The Hunger Games: Catching Fire Review
The second installment of The Hunger Games films hit theaters Nov. 22, 2013. The first film intrigued me enough to watch the sequel and I feel it surpasses the original in every way.
The Hunger Games world takes place in a dystopian future where the population of Panem has been divided into districts due to a past rebellion. Each year one male and female are taken from the population of the districts to perform in the Hunger Games ceremony, a kind of survival arena until only a single participant remains. Victors are awarded a lifetime of wealth and removed from lottery eligibility.
The Hunger Games: Catching Fire picks up where the last film left off. Katniss Everdeen (Jennifer Lawrence), young victor of the Hunger Games, finds herself trapped with the decision she made to cheat the system in the first movie. She’s haunted by the acts she committed in the Hunger Games competition and forced to perform a sort of raggedy Miss America tour as part of her victory.
The film has less action and violence than the previous Hunger Games. The focus is instead on the narrative established for the first film. Katniss Everdeen engages in a victory tour of the 12 districts of Panem with her co-victor Peeta Mellark (Josh Hutcherson). They must continue their farce of a relationship for the public eye or else risk harm to their families.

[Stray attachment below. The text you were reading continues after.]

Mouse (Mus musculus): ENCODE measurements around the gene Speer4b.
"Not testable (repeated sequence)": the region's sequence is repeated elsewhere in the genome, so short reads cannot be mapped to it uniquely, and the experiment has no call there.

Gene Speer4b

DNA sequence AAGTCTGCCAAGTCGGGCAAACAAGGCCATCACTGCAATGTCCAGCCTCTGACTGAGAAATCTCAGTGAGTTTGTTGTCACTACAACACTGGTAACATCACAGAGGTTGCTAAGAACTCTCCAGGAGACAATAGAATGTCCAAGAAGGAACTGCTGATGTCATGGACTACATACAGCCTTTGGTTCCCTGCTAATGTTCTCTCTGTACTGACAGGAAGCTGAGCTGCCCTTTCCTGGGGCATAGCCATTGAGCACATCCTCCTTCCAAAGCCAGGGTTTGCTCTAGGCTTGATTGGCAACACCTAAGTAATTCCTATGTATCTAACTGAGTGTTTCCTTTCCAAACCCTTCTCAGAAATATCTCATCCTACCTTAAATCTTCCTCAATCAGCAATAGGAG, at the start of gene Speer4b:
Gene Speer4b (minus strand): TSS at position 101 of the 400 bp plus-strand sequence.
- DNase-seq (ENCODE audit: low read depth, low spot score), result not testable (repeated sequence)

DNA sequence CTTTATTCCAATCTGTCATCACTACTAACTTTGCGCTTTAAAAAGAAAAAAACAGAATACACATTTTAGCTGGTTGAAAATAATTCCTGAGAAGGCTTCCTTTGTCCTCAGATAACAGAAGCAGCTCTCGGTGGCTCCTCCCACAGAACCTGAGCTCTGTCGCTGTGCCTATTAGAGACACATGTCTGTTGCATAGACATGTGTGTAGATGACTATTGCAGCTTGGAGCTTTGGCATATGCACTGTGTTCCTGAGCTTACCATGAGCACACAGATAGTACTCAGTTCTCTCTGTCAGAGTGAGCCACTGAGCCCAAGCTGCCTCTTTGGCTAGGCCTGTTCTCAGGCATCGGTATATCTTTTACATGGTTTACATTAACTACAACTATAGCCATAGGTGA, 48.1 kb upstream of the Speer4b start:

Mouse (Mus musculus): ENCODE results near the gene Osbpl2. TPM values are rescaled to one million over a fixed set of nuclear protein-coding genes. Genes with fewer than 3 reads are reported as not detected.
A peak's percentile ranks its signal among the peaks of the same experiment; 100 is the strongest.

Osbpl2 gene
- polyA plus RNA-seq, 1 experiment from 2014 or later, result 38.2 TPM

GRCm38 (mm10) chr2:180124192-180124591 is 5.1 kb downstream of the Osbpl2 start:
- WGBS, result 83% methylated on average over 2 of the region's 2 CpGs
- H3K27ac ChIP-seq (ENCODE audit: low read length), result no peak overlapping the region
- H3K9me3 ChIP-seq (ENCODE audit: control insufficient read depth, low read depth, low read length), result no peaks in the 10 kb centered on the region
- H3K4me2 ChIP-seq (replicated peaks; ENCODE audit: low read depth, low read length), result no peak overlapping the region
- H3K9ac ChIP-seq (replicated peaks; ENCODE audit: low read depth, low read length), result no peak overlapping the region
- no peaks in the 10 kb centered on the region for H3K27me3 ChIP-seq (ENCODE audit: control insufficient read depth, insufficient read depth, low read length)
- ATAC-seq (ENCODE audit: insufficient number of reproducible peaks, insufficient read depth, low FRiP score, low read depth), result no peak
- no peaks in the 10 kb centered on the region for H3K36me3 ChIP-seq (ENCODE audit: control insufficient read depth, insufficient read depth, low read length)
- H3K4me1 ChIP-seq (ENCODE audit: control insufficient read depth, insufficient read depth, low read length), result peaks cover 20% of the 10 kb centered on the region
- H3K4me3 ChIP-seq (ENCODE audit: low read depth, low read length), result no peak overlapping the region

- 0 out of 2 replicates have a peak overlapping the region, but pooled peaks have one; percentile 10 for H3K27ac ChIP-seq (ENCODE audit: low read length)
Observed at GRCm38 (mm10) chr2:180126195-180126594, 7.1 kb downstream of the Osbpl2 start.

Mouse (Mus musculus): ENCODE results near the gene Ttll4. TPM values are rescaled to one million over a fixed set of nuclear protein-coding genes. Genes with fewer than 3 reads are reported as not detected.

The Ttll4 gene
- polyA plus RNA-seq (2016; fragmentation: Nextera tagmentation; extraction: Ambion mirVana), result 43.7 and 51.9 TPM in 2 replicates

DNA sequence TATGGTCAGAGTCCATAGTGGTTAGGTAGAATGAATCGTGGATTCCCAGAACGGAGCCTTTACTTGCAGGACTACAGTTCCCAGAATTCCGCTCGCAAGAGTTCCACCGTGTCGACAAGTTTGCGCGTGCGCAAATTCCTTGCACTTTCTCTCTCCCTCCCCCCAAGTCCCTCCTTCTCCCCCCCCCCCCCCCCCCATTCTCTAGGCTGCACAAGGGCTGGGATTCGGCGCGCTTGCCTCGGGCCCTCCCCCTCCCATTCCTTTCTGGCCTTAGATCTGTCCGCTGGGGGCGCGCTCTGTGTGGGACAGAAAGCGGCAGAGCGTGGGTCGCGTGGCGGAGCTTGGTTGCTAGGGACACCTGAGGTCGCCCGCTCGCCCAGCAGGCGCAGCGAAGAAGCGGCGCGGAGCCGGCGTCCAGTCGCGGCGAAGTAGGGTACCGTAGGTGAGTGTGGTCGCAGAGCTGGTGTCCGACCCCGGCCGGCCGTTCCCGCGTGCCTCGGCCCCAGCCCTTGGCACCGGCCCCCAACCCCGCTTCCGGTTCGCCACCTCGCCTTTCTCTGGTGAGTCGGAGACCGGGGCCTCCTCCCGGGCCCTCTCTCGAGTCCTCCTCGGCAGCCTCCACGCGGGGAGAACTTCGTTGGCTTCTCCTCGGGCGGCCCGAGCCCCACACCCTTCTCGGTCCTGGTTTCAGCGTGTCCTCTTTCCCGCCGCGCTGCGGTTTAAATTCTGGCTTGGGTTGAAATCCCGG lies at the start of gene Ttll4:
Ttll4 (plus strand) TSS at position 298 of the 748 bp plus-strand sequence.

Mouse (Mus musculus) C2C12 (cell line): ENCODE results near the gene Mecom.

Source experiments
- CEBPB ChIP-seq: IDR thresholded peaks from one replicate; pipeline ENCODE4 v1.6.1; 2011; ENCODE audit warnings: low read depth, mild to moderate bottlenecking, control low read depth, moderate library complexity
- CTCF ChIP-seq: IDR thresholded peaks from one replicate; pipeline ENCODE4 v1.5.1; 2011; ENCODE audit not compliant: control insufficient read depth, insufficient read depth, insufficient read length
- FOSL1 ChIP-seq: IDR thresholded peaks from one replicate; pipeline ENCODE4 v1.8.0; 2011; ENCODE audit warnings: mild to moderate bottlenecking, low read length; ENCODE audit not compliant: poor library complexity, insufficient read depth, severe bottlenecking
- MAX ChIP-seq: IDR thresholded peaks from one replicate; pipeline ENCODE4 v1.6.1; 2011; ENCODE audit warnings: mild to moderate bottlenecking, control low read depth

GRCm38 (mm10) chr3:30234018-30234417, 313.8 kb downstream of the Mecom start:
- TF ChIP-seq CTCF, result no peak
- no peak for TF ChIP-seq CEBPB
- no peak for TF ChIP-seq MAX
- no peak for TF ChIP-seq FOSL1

The false relationship they portray to the population of Panem feeds a growing revolution. As Katniss and Peeta read prepared statements on their victory tour, tension erupts and citizens demand something other than the government-mediated truth. Each of the characters in the film seem to operate with their own motivations, leading to some pleasant twists and turns as the story unfolds.
On the whole, the film feels like a more mature effort than the previous installment. The characters are more clearly-defined and have more time to develop outside of the action sequences. With a 146 minute runtime, it takes advantage of the time and space to pursue a more focused narrative than the first film. More importantly, the ending sets up anticipation toward the next film rather than skepticism.